If you’re in the crane industry, then it’s highly likely that you already know that overkill or down renting is an industry-wide issue. You book a job that only needs a 40-ton crane, but on the day of the lift, none of your 40-tons are available. Inevitably, you have to send a bigger crane but still only bill for a 40-ton, which cuts into your profit margins. But, do you know how much that is costing you every year?
For one crane company, they incurred almost $600,000 in overkill costs in one year.
So, you know it’s a problem and an expensive one at that. Yet, solving your down renting issue can be more complicated to put into action. An overkill or down renting report is the first step, but it requires either manual data entry and spreadsheets or an integrated software system that handles it for you with no extra work.
What is an Overkill or Down Renting Report?
The ultimate purpose of a down renting report is to provide you with the information needed for crane purchasing decisions. However, we recommend going deeper into the issue with a root cause analysis. Identifying the root cause of your down renting is the key component to eliminating overkill costs. In some cases, it’s not an inventory issue. Instead, your down renting for a certain crane class may be due to aging assets or out-of-service maintenance issues.
How to Identify the Root Cause of Overkill Costs
The first thing you need is an easy way to analyze your report. With Redlist, you get a user-friendly dashboard that provides a few different ways to look at your data. We recommend starting with the pie chart that shows the percentage of overkill for each crane class.
Here’s an example to walk you through it:
You open your overkill or down renting dashboard in Redlist and pick the biggest piece of the pie chart. It says your 90-ton cranes are the source of 30% of your total overkill costs. Should you go out and buy another 90-ton crane? Not exactly. You need to dive deeper into your data with a second chart that cross-references your 90-tons with your other crane classes. This chart will show where each crane class is spending its time. You may discover the real reason your 90-tons aren’t available is that they’re often covering your 40-ton jobs.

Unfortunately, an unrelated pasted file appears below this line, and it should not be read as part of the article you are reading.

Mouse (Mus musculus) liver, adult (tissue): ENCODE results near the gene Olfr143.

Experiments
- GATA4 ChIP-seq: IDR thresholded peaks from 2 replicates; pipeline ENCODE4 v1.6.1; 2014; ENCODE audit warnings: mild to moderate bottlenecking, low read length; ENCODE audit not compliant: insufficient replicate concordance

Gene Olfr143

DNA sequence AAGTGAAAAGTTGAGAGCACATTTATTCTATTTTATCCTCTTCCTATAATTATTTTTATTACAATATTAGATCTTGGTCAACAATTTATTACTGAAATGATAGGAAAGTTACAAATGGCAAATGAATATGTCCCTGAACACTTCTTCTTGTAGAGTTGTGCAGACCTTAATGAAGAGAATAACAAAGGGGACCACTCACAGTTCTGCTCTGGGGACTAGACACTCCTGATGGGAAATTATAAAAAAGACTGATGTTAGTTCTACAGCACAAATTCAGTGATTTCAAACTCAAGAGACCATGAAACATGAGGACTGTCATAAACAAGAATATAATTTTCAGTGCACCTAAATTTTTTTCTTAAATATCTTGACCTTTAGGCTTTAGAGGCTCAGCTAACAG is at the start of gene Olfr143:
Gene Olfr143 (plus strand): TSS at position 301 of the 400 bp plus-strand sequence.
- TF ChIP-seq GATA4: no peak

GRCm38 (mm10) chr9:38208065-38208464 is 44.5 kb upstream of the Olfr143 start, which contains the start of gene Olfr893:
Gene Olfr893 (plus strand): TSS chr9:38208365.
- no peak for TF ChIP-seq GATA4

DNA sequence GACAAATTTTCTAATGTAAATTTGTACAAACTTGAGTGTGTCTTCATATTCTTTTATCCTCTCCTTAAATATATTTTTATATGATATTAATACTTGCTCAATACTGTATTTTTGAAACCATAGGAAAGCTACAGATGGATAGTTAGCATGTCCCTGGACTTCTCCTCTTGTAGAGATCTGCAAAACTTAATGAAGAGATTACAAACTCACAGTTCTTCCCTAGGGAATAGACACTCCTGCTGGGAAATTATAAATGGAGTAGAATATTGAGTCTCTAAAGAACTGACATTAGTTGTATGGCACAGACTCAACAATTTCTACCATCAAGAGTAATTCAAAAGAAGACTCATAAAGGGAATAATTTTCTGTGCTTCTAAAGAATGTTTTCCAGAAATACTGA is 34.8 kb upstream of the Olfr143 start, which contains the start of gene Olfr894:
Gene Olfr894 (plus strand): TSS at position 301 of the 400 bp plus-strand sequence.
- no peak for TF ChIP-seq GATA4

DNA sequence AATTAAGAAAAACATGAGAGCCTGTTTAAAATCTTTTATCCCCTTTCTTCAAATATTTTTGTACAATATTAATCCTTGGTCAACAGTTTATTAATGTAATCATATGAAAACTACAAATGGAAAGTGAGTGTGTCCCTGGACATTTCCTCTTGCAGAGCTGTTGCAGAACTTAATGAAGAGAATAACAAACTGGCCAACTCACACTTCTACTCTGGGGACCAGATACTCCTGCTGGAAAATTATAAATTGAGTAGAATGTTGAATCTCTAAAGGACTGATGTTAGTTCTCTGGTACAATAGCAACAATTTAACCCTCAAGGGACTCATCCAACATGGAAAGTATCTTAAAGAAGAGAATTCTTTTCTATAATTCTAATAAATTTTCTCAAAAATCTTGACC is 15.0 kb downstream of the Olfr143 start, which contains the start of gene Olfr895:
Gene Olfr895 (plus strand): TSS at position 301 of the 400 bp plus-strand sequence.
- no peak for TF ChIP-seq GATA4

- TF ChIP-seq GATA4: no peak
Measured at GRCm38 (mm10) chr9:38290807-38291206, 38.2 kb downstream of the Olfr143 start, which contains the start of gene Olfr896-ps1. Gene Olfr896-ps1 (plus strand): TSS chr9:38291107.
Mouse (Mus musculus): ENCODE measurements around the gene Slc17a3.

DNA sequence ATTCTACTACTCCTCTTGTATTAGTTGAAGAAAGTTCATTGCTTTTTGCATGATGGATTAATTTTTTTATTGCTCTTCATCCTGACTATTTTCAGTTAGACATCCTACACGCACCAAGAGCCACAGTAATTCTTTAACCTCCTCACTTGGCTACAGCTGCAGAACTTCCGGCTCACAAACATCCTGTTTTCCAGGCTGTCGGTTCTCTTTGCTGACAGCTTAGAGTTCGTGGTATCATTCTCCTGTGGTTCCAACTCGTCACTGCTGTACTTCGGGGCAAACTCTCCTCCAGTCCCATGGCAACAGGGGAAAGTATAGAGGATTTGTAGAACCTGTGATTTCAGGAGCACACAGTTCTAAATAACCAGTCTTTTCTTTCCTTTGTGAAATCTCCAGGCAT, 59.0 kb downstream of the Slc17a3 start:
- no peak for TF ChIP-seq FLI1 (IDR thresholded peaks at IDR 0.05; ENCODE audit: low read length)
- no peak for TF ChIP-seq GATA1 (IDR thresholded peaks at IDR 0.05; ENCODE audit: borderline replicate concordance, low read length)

Next, you’ll move down this cross-reference chart to check your 40-ton cranes. Are they covering for a smaller crane class? Or are they having recurring mechanical issues that take them out of commission? For this example, let’s say your 40-tons are experiencing a maintenance issue. Switch over to your maintenance history report provided by Redlist and check what the problem seems to be. Is it an aging asset, or is it just in need of more routine maintenance, lubrication, or a higher-quality part? If it’s a maintenance issue that can be improved with a better maintenance plan or inventory change, you can make that decision and monitor these reports for improvement.
The final step: If it’s a matter of an aging asset, you can head over to your total cost of ownership report and pull up that asset. Your total cost of ownership for that 40-ton crane includes the cost of repairs, but also the overkill costs you’re racking up by having your 90-ton cranes cover for 40-ton jobs. If you replace the aging 40-ton crane, you will eliminate the repair and down renting costs and reduce your total cost of ownership.
It isn’t just about purchasing decisions anymore with these Redlist reports. You get the full picture of your down renting costs and the root cause, as well as maintenance history and total cost of ownership. With no extra work to create the reports, you can identify the root cause to reduce and eliminate your overkill expense.